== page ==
My granddaughter, Lucy, has Down syndrome. When she was born 11 years ago and I heard these words, I was shattered.
Stereotypes take a long time to die. My head was full of them, despite knowing Chris McLean, who has Down syndrome and has been part of our extended family for more than 40 years, despite having watched the television series “Life Goes On” and seeing how much a person with Down syndrome can accomplish.
I boomeranged back to images I’d seen as a child and articles I’d read then, and worried about Lucy’s future and our future as a family. How could we live with fear and sadness and worry the rest of our lives?
The beginning of everything is the hardest. When you have a baby with Down syndrome, the beginning is extra hard. Doctors tell you all the medical issues that might arise with your perfectly beautiful newborn, and it’s overwhelming. If every baby placed in a mother’s arms came with a long list of life’s tragedies that statistically might happen, women would stop having children.
Eleven years later I’m aware that the journey has not been without challenges. Fear and sadness and worry come and go in everybody’s life. The difference is that life with a typical kid is like a ride on the freeway. There are some stops and starts, traffic, bridge repairs, closed exits, and there are accidents now and then, sometimes fatal ones. But mostly it’s 60 m.p.h., no detours, no traffic lights, no potholes.
Life with a kid who has Down syndrome or autism or Asperger’s or cerebral palsy or muscular dystrophy or anything that makes her different from most everyone else is like traveling a country road in Maine.
The road is narrow and it’s hilly and it twists and turns, and for long stretches you’re all alone on that road. And it’s always slow going, stop signs and animal crossings and sleepy little towns where the speed limit is actually enforced. And when it rains the road is slick and dangerous. And when it snows it is almost impassable. And sometimes you wish there were an exit to a well-lit, smooth, straight highway.
But there isn’t.
But there are people you meet along the way on these country roads, people just like you who are on the same journey. Plus extraordinary, ordinary people everywhere who feed you and fill your car with gas and smile and look at your child in the back seat and talk to her because they really care.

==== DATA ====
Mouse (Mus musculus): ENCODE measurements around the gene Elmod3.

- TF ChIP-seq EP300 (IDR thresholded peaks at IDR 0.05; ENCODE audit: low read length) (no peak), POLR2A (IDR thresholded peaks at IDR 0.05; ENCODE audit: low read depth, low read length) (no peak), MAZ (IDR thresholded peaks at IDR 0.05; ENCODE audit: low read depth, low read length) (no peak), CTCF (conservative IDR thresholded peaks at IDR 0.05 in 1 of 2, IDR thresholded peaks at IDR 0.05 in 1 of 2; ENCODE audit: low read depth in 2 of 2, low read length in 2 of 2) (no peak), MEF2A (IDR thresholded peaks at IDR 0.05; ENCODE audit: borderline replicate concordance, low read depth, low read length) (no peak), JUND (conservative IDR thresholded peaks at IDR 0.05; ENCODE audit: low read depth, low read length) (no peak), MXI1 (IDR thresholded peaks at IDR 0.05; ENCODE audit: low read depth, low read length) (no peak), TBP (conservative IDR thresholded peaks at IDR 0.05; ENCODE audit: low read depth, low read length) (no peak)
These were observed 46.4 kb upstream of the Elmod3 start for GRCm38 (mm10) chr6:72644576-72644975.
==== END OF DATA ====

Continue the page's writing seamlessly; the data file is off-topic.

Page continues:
October is National Down Syndrome Awareness month. In Massachusetts, we celebrate this with an Annual Buddy Walk and Family Picnic around Lake Quannapowitt in Wakefield. Eleven years ago, I didn’t know about this walk. I didn’t know that so many love and care about people with Down syndrome. And I didn’t know how that love and care grow and spread to other people who are different.
Eleven years later, I still wish I could make every challenge for every person I love disappear. I wish I could take away just as I wish I could take away diabetes and cystic fibrosis and muscular dystrophy and cancer and heart disease and worn-out knees and macular degeneration and anything and everything that makes life harder than it already is.
But I would never take away Lucy. Lucy is a perfect soul in an imperfect body. Everything she does we celebrate. That’s what you do when you’re on a country road.
You celebrate the beauty of daisies growing wild on the side of a road, a hot-pink front door, a misty meadow at dawn, deer in that meadow, and a child who struggles so hard with speech, finally speaking in sentences.
You see so much beauty when you’re forced to slow down. You see magnificence.